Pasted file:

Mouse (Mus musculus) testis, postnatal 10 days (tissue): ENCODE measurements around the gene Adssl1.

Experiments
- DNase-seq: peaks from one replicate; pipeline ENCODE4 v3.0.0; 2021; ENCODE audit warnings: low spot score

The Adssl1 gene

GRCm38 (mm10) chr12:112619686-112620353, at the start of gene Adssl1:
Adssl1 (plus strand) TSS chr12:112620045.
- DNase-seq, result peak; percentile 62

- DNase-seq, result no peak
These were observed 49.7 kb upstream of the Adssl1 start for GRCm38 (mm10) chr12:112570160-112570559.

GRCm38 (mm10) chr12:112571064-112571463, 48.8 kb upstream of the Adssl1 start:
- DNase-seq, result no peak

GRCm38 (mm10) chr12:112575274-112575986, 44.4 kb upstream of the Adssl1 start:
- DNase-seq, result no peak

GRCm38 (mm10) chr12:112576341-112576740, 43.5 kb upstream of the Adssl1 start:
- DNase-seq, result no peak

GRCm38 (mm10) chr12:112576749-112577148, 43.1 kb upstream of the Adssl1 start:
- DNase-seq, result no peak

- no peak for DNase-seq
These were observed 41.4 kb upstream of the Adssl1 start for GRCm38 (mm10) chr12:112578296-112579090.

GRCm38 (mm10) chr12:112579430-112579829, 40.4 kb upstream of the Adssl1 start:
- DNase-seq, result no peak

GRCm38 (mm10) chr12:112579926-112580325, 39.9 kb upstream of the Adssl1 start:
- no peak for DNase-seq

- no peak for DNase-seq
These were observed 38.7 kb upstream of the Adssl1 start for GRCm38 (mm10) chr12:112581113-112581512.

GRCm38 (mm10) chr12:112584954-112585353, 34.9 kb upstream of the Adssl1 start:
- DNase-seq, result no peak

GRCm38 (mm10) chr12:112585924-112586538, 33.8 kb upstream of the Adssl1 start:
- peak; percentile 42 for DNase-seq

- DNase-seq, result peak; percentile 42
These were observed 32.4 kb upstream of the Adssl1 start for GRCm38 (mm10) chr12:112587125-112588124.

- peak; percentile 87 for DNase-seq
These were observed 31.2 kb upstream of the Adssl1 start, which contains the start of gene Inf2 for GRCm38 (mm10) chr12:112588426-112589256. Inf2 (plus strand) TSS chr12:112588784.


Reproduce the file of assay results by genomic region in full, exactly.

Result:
Mouse (Mus musculus) testis, postnatal 10 days (tissue): ENCODE measurements around the gene Adssl1.

Experiments
- DNase-seq: peaks from one replicate; pipeline ENCODE4 v3.0.0; 2021; ENCODE audit warnings: low spot score

The Adssl1 gene

GRCm38 (mm10) chr12:112619686-112620353, at the start of gene Adssl1:
Adssl1 (plus strand) TSS chr12:112620045.
- DNase-seq, result peak; percentile 62

- DNase-seq, result no peak
These were observed 49.7 kb upstream of the Adssl1 start for GRCm38 (mm10) chr12:112570160-112570559.

GRCm38 (mm10) chr12:112571064-112571463, 48.8 kb upstream of the Adssl1 start:
- DNase-seq, result no peak

GRCm38 (mm10) chr12:112575274-112575986, 44.4 kb upstream of the Adssl1 start:
- DNase-seq, result no peak

GRCm38 (mm10) chr12:112576341-112576740, 43.5 kb upstream of the Adssl1 start:
- DNase-seq, result no peak

GRCm38 (mm10) chr12:112576749-112577148, 43.1 kb upstream of the Adssl1 start:
- DNase-seq, result no peak

- no peak for DNase-seq
These were observed 41.4 kb upstream of the Adssl1 start for GRCm38 (mm10) chr12:112578296-112579090.

GRCm38 (mm10) chr12:112579430-112579829, 40.4 kb upstream of the Adssl1 start:
- DNase-seq, result no peak

GRCm38 (mm10) chr12:112579926-112580325, 39.9 kb upstream of the Adssl1 start:
- no peak for DNase-seq

- no peak for DNase-seq
These were observed 38.7 kb upstream of the Adssl1 start for GRCm38 (mm10) chr12:112581113-112581512.

GRCm38 (mm10) chr12:112584954-112585353, 34.9 kb upstream of the Adssl1 start:
- DNase-seq, result no peak

GRCm38 (mm10) chr12:112585924-112586538, 33.8 kb upstream of the Adssl1 start:
- peak; percentile 42 for DNase-seq

- DNase-seq, result peak; percentile 42
These were observed 32.4 kb upstream of the Adssl1 start for GRCm38 (mm10) chr12:112587125-112588124.

- peak; percentile 87 for DNase-seq
These were observed 31.2 kb upstream of the Adssl1 start, which contains the start of gene Inf2 for GRCm38 (mm10) chr12:112588426-112589256. Inf2 (plus strand) TSS chr12:112588784.